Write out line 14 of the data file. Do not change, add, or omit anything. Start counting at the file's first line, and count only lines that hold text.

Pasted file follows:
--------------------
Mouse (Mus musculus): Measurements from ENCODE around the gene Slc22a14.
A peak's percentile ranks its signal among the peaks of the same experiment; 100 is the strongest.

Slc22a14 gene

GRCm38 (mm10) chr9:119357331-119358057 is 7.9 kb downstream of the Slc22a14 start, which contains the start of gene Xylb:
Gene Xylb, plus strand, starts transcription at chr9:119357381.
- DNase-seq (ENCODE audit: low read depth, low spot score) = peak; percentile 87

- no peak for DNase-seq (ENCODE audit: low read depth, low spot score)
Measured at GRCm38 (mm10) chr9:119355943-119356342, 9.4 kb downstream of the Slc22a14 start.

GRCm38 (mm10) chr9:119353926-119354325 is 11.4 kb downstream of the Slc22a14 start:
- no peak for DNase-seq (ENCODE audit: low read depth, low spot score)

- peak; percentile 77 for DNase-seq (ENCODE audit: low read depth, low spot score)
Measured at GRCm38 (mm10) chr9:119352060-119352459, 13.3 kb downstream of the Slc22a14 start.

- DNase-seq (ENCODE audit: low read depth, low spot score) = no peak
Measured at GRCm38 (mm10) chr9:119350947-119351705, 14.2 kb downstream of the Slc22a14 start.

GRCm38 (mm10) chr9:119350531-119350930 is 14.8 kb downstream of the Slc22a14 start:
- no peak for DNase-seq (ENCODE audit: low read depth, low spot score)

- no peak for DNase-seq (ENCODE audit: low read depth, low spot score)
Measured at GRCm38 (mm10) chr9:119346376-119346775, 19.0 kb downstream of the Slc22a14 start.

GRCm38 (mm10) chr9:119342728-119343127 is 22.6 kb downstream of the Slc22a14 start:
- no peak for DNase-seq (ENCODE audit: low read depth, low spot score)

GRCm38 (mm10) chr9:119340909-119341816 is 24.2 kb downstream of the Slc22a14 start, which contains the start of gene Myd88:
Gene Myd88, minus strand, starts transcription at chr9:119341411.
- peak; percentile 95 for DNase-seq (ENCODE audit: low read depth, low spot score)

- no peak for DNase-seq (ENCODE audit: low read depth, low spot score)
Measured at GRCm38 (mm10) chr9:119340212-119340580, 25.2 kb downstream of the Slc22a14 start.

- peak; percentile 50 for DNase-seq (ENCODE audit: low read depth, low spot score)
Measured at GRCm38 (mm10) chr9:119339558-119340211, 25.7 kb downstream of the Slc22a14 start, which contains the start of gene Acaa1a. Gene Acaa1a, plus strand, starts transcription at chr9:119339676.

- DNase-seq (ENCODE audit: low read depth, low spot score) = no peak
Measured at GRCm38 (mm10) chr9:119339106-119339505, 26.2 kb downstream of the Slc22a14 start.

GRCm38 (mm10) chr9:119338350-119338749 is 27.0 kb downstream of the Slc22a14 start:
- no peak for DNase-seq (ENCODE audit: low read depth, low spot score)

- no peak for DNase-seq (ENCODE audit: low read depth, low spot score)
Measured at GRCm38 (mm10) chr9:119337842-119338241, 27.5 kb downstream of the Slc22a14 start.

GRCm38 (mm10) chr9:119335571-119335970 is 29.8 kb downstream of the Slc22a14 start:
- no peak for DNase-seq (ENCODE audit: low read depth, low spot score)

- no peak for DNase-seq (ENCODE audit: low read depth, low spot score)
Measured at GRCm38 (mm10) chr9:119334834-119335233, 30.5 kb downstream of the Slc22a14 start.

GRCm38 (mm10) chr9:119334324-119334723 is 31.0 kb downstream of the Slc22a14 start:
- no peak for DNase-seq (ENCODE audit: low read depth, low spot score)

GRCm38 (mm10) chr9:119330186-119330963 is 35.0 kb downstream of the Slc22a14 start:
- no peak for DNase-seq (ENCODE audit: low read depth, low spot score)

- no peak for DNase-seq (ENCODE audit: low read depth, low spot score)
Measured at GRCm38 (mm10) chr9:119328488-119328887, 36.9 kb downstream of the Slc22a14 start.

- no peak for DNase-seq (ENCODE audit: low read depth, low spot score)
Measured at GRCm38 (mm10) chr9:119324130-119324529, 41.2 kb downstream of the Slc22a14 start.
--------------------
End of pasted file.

Measured at GRCm38 (mm10) chr9:119350947-119351705, 14.2 kb downstream of the Slc22a14 start.